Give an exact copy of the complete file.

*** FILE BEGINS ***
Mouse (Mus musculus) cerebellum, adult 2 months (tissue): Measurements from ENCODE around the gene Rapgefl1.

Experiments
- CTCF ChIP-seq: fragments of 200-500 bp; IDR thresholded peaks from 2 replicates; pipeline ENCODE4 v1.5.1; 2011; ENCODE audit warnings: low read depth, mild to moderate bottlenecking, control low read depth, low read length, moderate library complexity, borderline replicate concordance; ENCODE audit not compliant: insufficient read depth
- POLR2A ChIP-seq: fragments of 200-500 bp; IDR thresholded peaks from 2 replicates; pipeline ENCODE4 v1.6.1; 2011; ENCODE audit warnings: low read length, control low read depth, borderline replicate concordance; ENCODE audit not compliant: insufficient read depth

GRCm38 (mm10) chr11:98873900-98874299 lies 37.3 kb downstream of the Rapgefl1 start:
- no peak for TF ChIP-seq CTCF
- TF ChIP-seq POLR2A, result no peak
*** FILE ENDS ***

Mouse (Mus musculus) cerebellum, adult 2 months (tissue): Measurements from ENCODE around the gene Rapgefl1.

Experiments
- CTCF ChIP-seq: fragments of 200-500 bp; IDR thresholded peaks from 2 replicates; pipeline ENCODE4 v1.5.1; 2011; ENCODE audit warnings: low read depth, mild to moderate bottlenecking, control low read depth, low read length, moderate library complexity, borderline replicate concordance; ENCODE audit not compliant: insufficient read depth
- POLR2A ChIP-seq: fragments of 200-500 bp; IDR thresholded peaks from 2 replicates; pipeline ENCODE4 v1.6.1; 2011; ENCODE audit warnings: low read length, control low read depth, borderline replicate concordance; ENCODE audit not compliant: insufficient read depth

GRCm38 (mm10) chr11:98873900-98874299 lies 37.3 kb downstream of the Rapgefl1 start:
- no peak for TF ChIP-seq CTCF
- TF ChIP-seq POLR2A, result no peak